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Dealing with an MC who never got named

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I know this sounds a little odd, but I'm retelling BatB (put down your pitchforks), and the Beauty initially has no name.   The Beast will actually be the one to name her. 

But I'm trying to figure out how to write someone who was never given a name.  That's not something you usually see, and I imagine that not being given a name would be a bit depressing for the person in question.  But the Beauty is a happy girl, or at least, tries to be on the surface.  Would anyone have any suggestions as to how my MC would live life without a name?  Would it be jarring to the reader once the girl was given her name halfway through the story?
#1 - January 13, 2019, 05:43 PM

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This isn't going to help, but...

Does she not live with other people? People name things. She would even name herself -- even if it was just 'Me'

When you call a dog, 'Dog', that's still the name you've given it. I'm not sure how she could not have a moniker of some sort, unless there was no sense of language. But perhaps you can make her name more like a title, e.g. call her 'Daughter' or 'Tinker'.
#2 - January 13, 2019, 06:21 PM

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I agree with David. She's known as something unless she's been hidden away. And she calls herself something. Figuring out how other people have referred to her may help you decide how to do it in the book. Names are social constructs and legal monikers.

As far as whether you'll jar the reader, this depends on how you handle it in the text. It's in the execution, not the fact of it.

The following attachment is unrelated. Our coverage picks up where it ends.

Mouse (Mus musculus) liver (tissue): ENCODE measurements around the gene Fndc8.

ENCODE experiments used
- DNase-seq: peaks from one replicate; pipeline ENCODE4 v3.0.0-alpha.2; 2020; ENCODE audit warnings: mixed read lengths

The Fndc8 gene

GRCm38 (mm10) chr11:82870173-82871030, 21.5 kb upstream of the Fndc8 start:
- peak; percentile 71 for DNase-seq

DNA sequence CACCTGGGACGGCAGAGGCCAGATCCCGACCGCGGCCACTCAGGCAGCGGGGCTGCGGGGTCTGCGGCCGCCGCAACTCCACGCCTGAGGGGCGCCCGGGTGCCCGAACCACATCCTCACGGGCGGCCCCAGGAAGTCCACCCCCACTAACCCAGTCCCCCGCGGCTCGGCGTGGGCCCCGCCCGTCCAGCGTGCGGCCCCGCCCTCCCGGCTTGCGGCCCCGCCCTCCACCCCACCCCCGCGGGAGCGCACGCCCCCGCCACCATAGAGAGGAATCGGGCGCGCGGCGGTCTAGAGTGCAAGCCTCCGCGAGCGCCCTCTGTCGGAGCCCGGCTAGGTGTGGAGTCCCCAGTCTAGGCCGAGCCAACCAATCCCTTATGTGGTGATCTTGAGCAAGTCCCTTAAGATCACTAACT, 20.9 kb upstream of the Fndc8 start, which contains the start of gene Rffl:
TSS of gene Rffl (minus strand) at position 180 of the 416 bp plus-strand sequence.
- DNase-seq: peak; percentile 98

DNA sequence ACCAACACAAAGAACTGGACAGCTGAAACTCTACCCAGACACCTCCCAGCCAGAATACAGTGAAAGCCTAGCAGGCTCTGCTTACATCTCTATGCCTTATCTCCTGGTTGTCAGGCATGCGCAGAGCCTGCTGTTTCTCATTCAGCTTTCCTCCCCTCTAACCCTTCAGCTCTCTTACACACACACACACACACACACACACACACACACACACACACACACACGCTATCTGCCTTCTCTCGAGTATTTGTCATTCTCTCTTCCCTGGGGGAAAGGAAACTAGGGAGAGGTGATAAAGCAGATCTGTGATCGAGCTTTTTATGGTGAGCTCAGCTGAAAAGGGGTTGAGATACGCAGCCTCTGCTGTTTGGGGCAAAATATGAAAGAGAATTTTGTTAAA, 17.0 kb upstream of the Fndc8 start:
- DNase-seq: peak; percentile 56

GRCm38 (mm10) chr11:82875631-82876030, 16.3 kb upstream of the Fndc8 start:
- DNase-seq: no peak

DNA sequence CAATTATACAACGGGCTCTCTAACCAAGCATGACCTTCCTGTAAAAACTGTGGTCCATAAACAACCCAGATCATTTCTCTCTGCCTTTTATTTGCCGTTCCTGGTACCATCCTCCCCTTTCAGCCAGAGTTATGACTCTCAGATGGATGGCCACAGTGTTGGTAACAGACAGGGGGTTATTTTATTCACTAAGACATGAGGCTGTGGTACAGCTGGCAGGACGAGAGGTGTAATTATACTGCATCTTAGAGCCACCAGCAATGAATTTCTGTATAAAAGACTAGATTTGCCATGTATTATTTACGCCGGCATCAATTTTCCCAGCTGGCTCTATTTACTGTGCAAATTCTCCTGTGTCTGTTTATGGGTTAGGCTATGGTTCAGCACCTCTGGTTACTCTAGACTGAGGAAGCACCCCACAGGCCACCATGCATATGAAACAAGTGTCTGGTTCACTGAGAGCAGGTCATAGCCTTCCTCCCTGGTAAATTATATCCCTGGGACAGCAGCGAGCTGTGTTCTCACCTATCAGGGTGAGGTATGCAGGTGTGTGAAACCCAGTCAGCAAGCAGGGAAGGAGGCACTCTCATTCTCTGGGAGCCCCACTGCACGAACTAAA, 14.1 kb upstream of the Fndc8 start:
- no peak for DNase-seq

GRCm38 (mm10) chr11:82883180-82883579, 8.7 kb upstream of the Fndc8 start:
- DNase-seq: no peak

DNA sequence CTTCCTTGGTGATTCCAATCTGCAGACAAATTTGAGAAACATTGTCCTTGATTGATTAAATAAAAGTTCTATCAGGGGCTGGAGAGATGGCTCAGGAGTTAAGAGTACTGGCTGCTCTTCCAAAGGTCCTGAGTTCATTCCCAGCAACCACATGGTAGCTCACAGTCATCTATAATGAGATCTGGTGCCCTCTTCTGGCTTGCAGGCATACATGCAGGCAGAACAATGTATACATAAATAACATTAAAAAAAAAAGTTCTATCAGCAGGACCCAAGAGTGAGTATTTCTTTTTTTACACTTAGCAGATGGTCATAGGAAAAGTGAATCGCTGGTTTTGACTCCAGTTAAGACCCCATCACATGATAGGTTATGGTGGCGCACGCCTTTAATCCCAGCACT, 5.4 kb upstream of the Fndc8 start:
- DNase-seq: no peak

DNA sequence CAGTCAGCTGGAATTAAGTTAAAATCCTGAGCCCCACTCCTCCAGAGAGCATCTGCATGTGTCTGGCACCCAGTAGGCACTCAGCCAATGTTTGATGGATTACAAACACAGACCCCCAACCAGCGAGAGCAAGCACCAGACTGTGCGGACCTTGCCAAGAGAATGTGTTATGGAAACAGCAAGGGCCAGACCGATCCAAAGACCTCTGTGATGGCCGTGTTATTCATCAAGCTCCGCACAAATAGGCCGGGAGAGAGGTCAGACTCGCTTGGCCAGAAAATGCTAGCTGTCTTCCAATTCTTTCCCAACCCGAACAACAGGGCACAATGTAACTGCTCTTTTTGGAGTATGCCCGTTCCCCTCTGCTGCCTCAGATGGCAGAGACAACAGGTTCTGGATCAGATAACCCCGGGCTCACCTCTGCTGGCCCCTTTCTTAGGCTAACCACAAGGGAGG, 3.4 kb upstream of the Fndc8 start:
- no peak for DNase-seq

#3 - January 13, 2019, 09:11 PM
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Who is telling the story? If it's Beauty, then she  will refers to herself as I (if it's first person narration and she's awake, lol). If other people are narrating, they could refer to her as the sleeping girl. As David points out, she will have a sense of self.

I just finished a book, Name Unspoken by Cadence McManimon, in which a boy discovers a girl in the forest who's been on her own as a small child and has forgotten the language she had and the boy thinks of her as the forest girl.
#4 - January 14, 2019, 05:46 AM
BOUND (Bodach Books, 2018)
TEN EASTER EGGS (Scholastic, 2015)
www.vijayabodach.blogspot.com
Author of over 60 books and 60 magazine pieces

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Vijaya, both Beauty and the Beast tell the story from their POV, with occasional insight from others.  In the background of my mind, the Beast calls her all sorts of derogatory names, until he realizes he loves her, and names her Beauty.
#5 - January 14, 2019, 06:37 AM

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Beauty could have a name, but the Beast could refuse to use it. He could even refer to her as Girl, or Wench, or something else. This could happen early in the story, so that the lack of knowing Beauty's real name wouldn't seem so strange to the reader.  As the Beast changes and also his perceptions, he could start calling her Beauty.
#6 - January 14, 2019, 10:48 AM

Hi Lauren,

Sounds like you are thinking along two separate lines: you have the question of how Beauty feels about not having a name, and then there is the issue of how to talk about her to the reader without being confusing.

In terms of how she feels about not having a name, I agree it could make her sad and it would likely be something she would address, but you can use that as character building.

In terms of how to talk about her to the reader without a name, I just think you need to be clear and consistent. Maybe you refer to her as "the girl" or "the maiden" etc. You just want to be consistent enough that the reader feels connected to her and always knows to whom you are referring.

It sounds like you want to make her lack of name and eventual naming part of the story and I think you can do that. Good luck!
#7 - January 14, 2019, 11:38 AM

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